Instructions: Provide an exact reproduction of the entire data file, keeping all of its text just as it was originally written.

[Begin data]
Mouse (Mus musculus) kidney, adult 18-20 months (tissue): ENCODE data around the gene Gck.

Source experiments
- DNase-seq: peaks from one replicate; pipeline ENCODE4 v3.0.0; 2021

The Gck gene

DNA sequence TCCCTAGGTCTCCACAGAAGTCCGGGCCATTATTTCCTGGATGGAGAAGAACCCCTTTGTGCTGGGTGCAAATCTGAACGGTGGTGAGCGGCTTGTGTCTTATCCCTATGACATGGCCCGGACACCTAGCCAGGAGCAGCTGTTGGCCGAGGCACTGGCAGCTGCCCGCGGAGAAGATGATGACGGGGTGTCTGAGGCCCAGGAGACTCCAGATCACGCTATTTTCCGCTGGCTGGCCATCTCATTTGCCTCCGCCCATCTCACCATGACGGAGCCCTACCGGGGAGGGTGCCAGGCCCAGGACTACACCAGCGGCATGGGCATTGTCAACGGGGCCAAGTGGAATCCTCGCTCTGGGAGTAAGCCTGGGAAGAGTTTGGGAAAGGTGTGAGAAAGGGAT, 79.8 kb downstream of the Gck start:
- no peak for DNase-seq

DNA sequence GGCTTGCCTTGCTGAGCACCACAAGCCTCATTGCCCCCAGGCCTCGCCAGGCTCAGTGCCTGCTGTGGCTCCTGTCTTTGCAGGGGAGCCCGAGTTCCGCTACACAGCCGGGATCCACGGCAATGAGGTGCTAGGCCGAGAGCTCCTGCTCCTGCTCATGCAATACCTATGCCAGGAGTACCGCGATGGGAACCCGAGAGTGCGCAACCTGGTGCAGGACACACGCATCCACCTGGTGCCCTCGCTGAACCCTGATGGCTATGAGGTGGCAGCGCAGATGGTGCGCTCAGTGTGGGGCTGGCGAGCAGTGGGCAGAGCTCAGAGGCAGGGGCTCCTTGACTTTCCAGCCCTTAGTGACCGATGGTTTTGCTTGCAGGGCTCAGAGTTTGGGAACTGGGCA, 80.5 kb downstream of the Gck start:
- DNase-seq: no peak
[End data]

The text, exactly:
Mouse (Mus musculus) kidney, adult 18-20 months (tissue): ENCODE data around the gene Gck.

Source experiments
- DNase-seq: peaks from one replicate; pipeline ENCODE4 v3.0.0; 2021

The Gck gene

DNA sequence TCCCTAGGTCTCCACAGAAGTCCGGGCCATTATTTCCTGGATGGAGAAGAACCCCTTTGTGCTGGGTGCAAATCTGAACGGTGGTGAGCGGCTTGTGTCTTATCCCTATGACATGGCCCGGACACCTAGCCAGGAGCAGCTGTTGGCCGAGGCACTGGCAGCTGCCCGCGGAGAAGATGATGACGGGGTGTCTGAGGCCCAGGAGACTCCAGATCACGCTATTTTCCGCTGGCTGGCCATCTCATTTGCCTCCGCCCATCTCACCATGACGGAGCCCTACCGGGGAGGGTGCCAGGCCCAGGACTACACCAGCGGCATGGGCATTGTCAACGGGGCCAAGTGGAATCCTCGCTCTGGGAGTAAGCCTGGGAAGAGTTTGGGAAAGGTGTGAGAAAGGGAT, 79.8 kb downstream of the Gck start:
- no peak for DNase-seq

DNA sequence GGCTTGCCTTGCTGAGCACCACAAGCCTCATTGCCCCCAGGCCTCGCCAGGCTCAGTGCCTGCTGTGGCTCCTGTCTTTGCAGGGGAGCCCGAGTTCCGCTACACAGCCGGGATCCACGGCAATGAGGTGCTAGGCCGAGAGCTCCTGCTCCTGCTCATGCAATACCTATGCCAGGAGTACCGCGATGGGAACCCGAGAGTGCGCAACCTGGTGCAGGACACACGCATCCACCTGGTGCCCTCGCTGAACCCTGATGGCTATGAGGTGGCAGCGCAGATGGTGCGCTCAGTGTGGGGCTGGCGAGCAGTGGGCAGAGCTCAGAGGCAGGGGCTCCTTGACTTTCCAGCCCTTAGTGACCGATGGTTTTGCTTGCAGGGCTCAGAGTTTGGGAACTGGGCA, 80.5 kb downstream of the Gck start:
- DNase-seq: no peak